E: "It would take me forever to put away that much laundry."
Me: "Well, quit dirtying so many clothes. You wouldn't have that much laundry if you weren't constantly getting things dirty or changing your mind."
E: "Well, would you rather I was NAKED all the time?! Then, I wouldn't have any laundry, and we would both win."
G: "He says four is bigger than five."
G2: (Nods defiantly.)
Me: "Sorry, Buddy. He's right. Five is bigger."
G2: "So? I have like a million friends."
G2: "Well, at least six or seven."
B: "Do you want to see how handsome I am in my school pictures?"
Me: "Of course."
B: "Are you sure you're ready?"
Me: (looking) "Oh, look at that picture-- you ARE handsome!"
B: "Let's look at all the other pages, to see if I get even cuter."
M: "I will not put applesauce on my pants-- ever."
M: "And never, never, ever walk in the mud."
Me: "If you don't like any of those bingo prizes, how about a big kiss from your Auntie?"
K: "Nuh-uh. No way."
Me: "What about a hug then?"
K: "No, I'm not much of a hugger."
Me: "Yeah, that's OK... I'm not either. You know, now that I think about it, you were never much of a cuddler. Even when you were really little, I don't remember too many hugs from you."
S: "You get plenty from me. I don't have a choice. You just grab me."
Me: "Yeah, so maybe I am a bit of a hugger, then."
S: "I am a great hugger. The greatest. I know how to squeeze real tight around the neck."
A: "I have on my first outfit choice for tomorrow, but I have a feeling it's going to be a 'No.'"
Me: "Then why show me?"
A: "Well, I'm hoping..." (walks in)
Me: "No! That skirt is waaay too short. NO WAY!"
A: "Awww... but I really like this outfit."
Me: "What could you possibly like about it?! If you bend over, your tush is going to show."
A: "Well, I could still try it-- that might not happen."
For the past week or two, my husand and my children have been engaged in a fierce game of tag. This is, literally, a game of tag around my house (lest you think I'm somehow speaking figuratively.) The game is continual, competitive, and sometimes downright violent. I love that Daddy plays with his kids... I hate that my hallways are battlegrounds.
The game picks up at some point each day, with someone thumping someone else and declaring, "You're it!" They tear around after each other, turning off lights and ducking under blankets. There is a lot of screaming, and occasional crying, and declarations of "I quit!" Exept they never do.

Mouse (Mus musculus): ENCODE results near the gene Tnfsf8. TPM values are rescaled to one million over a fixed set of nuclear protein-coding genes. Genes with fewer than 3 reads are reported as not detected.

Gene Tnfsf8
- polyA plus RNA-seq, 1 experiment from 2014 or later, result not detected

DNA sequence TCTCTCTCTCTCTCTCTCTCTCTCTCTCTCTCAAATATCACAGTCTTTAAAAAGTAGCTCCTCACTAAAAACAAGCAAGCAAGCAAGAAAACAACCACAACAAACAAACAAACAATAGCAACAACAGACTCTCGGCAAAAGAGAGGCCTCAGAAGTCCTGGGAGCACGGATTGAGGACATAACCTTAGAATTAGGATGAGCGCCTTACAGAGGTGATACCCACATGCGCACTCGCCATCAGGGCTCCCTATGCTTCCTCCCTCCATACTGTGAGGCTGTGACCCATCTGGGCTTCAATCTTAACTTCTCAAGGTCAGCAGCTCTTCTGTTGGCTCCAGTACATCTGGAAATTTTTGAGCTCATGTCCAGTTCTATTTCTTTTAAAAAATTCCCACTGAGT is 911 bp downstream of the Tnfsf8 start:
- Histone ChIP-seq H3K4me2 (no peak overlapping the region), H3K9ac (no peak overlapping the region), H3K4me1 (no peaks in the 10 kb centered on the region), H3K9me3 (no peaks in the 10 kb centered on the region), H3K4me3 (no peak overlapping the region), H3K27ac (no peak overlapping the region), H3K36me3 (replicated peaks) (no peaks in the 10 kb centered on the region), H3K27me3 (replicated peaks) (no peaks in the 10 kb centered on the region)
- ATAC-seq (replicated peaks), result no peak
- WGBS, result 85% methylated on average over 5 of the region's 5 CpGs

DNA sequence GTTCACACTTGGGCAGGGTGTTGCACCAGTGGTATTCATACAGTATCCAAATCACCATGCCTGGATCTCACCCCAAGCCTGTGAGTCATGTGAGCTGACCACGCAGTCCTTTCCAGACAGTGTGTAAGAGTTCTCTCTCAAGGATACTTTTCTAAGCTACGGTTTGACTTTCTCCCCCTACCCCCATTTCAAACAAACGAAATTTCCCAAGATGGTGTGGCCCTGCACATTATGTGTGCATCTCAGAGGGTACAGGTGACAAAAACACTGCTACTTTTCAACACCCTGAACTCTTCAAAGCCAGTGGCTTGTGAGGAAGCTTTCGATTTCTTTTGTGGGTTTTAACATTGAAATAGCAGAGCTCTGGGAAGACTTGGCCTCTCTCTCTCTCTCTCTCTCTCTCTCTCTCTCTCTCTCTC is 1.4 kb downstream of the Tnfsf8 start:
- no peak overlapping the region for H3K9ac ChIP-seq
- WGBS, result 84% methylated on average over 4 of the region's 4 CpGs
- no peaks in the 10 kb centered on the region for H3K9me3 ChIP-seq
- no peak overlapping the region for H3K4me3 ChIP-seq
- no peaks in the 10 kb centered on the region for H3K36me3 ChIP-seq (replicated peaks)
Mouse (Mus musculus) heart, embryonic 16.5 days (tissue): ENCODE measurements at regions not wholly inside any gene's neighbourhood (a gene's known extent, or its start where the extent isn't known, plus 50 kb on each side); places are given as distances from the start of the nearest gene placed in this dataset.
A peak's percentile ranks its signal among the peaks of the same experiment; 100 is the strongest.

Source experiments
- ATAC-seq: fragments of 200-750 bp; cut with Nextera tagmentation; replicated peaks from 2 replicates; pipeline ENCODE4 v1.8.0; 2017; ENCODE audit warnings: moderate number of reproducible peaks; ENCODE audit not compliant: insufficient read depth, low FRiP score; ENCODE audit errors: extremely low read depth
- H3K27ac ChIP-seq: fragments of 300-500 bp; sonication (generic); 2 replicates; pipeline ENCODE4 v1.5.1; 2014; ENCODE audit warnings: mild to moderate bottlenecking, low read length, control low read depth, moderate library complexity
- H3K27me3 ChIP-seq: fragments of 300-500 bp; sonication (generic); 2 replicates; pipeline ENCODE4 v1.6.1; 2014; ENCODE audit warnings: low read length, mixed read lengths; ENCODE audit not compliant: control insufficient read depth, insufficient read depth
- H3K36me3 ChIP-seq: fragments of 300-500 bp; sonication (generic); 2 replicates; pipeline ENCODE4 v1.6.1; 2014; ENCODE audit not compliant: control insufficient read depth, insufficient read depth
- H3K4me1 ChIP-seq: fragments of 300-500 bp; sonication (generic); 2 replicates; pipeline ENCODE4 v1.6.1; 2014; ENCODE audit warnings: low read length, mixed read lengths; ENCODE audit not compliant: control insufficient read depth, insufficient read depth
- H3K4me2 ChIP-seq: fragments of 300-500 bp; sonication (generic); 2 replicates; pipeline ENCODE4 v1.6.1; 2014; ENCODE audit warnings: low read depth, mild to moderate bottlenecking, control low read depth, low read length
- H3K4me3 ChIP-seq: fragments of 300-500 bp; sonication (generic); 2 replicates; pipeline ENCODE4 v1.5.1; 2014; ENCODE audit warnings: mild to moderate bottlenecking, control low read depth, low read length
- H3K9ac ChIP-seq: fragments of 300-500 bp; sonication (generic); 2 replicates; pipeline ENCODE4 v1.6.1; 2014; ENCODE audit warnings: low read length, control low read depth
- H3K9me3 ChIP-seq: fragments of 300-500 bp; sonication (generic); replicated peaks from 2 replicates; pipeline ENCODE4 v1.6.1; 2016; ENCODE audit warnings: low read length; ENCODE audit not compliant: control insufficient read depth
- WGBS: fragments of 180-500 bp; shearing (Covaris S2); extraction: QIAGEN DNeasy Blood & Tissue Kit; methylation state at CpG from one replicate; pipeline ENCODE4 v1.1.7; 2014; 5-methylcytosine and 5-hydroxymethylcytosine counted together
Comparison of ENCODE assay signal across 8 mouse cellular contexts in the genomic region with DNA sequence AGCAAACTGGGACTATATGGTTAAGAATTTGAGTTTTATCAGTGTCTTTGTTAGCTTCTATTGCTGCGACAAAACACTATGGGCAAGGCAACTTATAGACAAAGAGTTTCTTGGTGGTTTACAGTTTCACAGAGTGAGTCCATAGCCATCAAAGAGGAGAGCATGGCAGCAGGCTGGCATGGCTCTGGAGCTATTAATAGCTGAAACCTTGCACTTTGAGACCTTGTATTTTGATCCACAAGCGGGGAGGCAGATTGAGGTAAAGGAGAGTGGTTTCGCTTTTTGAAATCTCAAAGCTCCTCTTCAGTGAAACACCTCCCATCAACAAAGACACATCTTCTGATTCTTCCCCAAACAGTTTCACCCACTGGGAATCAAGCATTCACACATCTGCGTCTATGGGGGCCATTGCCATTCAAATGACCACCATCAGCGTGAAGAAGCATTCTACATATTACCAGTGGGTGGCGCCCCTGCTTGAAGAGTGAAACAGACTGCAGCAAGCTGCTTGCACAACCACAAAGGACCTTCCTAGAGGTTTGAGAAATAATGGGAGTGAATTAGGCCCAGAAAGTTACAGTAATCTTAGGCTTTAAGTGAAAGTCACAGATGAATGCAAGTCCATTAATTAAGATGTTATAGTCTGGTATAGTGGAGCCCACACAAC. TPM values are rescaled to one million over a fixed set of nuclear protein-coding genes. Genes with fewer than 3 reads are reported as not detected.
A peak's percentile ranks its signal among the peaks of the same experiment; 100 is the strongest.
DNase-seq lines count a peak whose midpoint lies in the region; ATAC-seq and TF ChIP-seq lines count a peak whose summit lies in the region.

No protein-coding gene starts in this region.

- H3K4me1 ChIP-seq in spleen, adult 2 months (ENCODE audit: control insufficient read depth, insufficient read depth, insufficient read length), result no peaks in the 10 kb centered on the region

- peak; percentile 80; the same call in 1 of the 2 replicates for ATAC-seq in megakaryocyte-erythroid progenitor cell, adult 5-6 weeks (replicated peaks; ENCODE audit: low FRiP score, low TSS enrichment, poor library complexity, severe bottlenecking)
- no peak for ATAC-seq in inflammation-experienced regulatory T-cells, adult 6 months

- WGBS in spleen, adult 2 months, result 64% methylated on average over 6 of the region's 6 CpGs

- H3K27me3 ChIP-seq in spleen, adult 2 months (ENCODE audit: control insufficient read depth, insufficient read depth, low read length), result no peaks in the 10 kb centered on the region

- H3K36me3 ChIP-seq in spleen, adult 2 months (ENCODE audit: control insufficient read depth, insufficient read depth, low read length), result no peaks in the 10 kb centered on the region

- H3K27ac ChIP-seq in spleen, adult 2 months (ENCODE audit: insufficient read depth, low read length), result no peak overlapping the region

The little boy and the little girl are "it" most often... probably because they have the shortest legs. But Dad gets plenty of at-bats, too. He stealthily moves from room to room, on whatever level his pursuers are not. I regularly get asked, "Mom, have you seen Dad?" And I always answer, "Yes."
Probably my least favorite thing about this game is it always happens in the hour or two between dinner and bedtime. I hold my breath waiting for someone to fall in the open dishwasher or to trip over shoes and school bags. I try unsuccessfully to declare the game "over" when it is actually time for teeth-brushing and prayers.
The game only goes on pause when Daddy declares, "Stop. I'm sweaty." But it will start again... tomorrow.
Wednesday, October 24, 2012
*our friend Wade, who this morning underwent cancer surgery-- again-- and came out with one lung 40% lighter
*the unborn, especially those in baby bellies around our faith community
*my FIL, with neurological concerns
*those with cardiac concerns
*support for the arts
Tuesday, October 23, 2012
In all instances, I pretty much just end up standing there, scratching my head:
Madeline: "NO! We went to the other Mall of America!"
Benjamin: "I got two Starbursts today. One was because I brought my paper back signed; the other was because all the kids laughed at my 'Ts'."
Amanda came home with one arm of her eyeglasses literally dangling by its twisted hinge. When I asked, "WHAT HAPPENED?!" she explained, "I have no idea-- they must have gotten caught in my hair."
Todd and I had a meeting at the house tonight. About a half-hour after it began, Elisabeth and Amanda walked in the front door. "Where were you?!" I asked, thinking they had been upstairs the whole time. Another guest said, "Oh, they were lurking around outside, trying to scare us as we arrived." The girls looked sheepish, and stupid, since one was wearing a sequined blouse and the other was in bright yellow.
At bedtime, Madeline asked me to read "The End of a Sunny, Dirt Road in Bear Country."